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Key drivers of customer purchases in diamond retailing include quality and range of products offered, reputation, professional advice offered, and customer perception and emotional bonds, including a positive buying experience and customer service. Success is also dependent upon obtaining economies of scale through such avenues as preferential access to resources, an effective supply chain and marketing strategy, as well as an ability to control facilities and operating costs and manage inventory effectively.
Blue Nile’s, Zales’, and Tiffany’s key success factors in dealing with customers are related to the characteristics of their individual target markets. Blue Nile, for example, offers high quality diamonds and fine jewelry online that are comparable to Tiffany’s but with markups that are lower than Tiffany’s and Zales’. Blue Nile, which was founded in 1999, focuses on customers who want good value and who prefer to shop conveniently from home and without incurring high pressure sales tactics.
They also provide customers with easy-to-understand jewelry education, as well as the ability to design custom jewelry. However, its customers must forego a hands-on purchasing experience as well as the instant delivery offered by Tiffany’s and Zales’ retail locations.
Tiffany, which opened in 1834, is an independent, specialty jeweler that offers premium-priced diamond rings, gemstone and fine jewelry, watches, and crystal and sterling silver serving pieces. Tiffany’s exclusivity and prestigious brand image, extensive service, and fashionable locations allow it to maintain and gain luxury market share domestically and globally.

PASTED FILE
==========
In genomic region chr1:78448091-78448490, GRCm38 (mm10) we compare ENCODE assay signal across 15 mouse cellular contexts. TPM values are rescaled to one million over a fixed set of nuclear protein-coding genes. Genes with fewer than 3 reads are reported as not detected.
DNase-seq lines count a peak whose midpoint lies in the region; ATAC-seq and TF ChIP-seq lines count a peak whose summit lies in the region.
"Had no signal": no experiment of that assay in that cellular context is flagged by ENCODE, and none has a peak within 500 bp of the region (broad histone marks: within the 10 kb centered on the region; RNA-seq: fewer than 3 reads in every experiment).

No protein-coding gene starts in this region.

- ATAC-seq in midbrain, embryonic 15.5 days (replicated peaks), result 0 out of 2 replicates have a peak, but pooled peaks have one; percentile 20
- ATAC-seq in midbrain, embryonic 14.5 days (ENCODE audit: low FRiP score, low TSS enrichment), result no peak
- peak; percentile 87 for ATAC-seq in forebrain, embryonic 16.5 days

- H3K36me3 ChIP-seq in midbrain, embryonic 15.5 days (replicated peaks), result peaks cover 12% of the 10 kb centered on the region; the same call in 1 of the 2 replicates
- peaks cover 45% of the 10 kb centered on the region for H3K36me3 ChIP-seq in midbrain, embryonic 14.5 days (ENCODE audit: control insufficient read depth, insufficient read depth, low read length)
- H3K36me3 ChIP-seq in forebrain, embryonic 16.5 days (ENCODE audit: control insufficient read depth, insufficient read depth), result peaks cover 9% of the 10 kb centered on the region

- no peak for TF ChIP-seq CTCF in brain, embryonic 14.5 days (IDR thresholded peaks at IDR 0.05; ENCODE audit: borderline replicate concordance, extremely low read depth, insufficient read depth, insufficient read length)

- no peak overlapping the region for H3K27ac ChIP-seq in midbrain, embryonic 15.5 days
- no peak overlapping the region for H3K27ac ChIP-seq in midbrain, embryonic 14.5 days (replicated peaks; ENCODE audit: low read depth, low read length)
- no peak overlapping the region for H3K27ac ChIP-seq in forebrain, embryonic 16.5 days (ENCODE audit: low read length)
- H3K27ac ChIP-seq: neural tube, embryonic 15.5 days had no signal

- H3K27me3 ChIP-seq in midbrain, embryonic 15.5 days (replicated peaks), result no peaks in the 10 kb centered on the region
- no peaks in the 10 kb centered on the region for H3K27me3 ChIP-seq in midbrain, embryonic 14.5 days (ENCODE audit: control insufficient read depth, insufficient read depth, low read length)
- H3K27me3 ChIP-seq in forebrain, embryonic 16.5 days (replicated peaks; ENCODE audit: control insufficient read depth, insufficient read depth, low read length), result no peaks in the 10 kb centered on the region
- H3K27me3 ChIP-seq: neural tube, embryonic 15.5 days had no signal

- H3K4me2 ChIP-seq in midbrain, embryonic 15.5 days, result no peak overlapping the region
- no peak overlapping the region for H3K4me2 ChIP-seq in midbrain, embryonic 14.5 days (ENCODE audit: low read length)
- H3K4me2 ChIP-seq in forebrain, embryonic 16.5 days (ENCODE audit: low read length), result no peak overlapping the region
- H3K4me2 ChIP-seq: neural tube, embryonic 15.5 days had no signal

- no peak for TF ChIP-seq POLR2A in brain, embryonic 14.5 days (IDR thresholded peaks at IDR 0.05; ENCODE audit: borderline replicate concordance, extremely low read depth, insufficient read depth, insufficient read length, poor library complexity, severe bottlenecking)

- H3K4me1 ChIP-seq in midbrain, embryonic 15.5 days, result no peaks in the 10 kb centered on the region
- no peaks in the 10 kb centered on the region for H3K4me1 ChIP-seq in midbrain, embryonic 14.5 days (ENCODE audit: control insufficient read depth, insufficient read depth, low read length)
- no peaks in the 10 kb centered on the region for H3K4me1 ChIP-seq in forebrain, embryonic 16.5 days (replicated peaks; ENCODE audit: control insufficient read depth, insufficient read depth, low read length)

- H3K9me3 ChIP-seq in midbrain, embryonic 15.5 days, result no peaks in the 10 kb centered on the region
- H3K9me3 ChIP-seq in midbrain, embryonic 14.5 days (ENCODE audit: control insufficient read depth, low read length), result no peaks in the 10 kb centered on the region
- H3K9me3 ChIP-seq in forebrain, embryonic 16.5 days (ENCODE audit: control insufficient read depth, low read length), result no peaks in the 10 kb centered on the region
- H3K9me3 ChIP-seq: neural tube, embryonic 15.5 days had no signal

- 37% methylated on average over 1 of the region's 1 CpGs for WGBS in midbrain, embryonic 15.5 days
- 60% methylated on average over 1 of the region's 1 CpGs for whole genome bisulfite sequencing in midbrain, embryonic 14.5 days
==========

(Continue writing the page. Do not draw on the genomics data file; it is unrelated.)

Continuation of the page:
In contrast, Zales, a specialty retailer of diamond fashion jewelry and diamond rings in the U.S. since 1924, has high name-brand recognition and appeal to value-conscious shoppers. Zales’ chain of retail venues for its middle-class target customers includes Zales Jewelers, Gordon’s, and Piercing Pagoda’s mall-based kiosks that appeal to teenagers. Zales offers more moderately priced and promotion-driven products compared to Blue Nile and Tiffany. It also competes with discounters such as Costco.
Economies of scale and sourcing are achieved differently by each company. Blue Nile has the most cost-effective business model because of exclusive supplier relationships that allow the online retailer to offer a manufacturer’s diamond inventory without purchasing it until needed. In addition to low warehouse and inventory costs, Blue Nile avoids the facilities investment expense and operating costs of the bricks-and-mortar retailers. U.S. retailer Zales is able to obtain economies of scale because of its large number of stores, but high inventory costs due to extreme changes in product offerings and marketing strategy in 2006-2007 confused its traditional customers and severely hurt its bottom line. Tiffany sustains high profit margins through its globally dispersed locations and online presence, established third- party sourcing as well as in-house manufacturing which provided 60 percent of its products, and by utilizing centralized inventory management to maintain tight control over its supply chain and reduce operational risk.